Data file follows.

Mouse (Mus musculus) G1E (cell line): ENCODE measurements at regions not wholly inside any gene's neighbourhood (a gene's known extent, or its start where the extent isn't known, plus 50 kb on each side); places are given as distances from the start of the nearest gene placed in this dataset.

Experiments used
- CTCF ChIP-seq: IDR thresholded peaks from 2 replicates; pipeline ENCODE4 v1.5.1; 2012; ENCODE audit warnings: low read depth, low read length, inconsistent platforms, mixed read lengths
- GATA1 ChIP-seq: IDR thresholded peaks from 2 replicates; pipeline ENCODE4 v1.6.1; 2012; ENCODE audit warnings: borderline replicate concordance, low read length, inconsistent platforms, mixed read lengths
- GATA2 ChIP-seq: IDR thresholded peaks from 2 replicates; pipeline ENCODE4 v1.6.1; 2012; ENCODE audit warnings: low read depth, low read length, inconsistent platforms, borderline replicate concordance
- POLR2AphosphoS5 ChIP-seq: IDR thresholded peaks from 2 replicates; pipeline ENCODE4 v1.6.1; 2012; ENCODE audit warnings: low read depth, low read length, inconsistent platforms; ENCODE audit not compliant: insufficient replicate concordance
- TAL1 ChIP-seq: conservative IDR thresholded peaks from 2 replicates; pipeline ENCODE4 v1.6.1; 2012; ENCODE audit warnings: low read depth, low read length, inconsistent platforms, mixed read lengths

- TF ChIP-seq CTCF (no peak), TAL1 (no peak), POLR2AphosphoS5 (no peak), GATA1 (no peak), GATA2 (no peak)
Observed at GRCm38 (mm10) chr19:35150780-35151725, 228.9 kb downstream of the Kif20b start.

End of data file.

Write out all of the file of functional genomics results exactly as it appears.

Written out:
Mouse (Mus musculus) G1E (cell line): ENCODE measurements at regions not wholly inside any gene's neighbourhood (a gene's known extent, or its start where the extent isn't known, plus 50 kb on each side); places are given as distances from the start of the nearest gene placed in this dataset.

Experiments used
- CTCF ChIP-seq: IDR thresholded peaks from 2 replicates; pipeline ENCODE4 v1.5.1; 2012; ENCODE audit warnings: low read depth, low read length, inconsistent platforms, mixed read lengths
- GATA1 ChIP-seq: IDR thresholded peaks from 2 replicates; pipeline ENCODE4 v1.6.1; 2012; ENCODE audit warnings: borderline replicate concordance, low read length, inconsistent platforms, mixed read lengths
- GATA2 ChIP-seq: IDR thresholded peaks from 2 replicates; pipeline ENCODE4 v1.6.1; 2012; ENCODE audit warnings: low read depth, low read length, inconsistent platforms, borderline replicate concordance
- POLR2AphosphoS5 ChIP-seq: IDR thresholded peaks from 2 replicates; pipeline ENCODE4 v1.6.1; 2012; ENCODE audit warnings: low read depth, low read length, inconsistent platforms; ENCODE audit not compliant: insufficient replicate concordance
- TAL1 ChIP-seq: conservative IDR thresholded peaks from 2 replicates; pipeline ENCODE4 v1.6.1; 2012; ENCODE audit warnings: low read depth, low read length, inconsistent platforms, mixed read lengths

- TF ChIP-seq CTCF (no peak), TAL1 (no peak), POLR2AphosphoS5 (no peak), GATA1 (no peak), GATA2 (no peak)
Observed at GRCm38 (mm10) chr19:35150780-35151725, 228.9 kb downstream of the Kif20b start.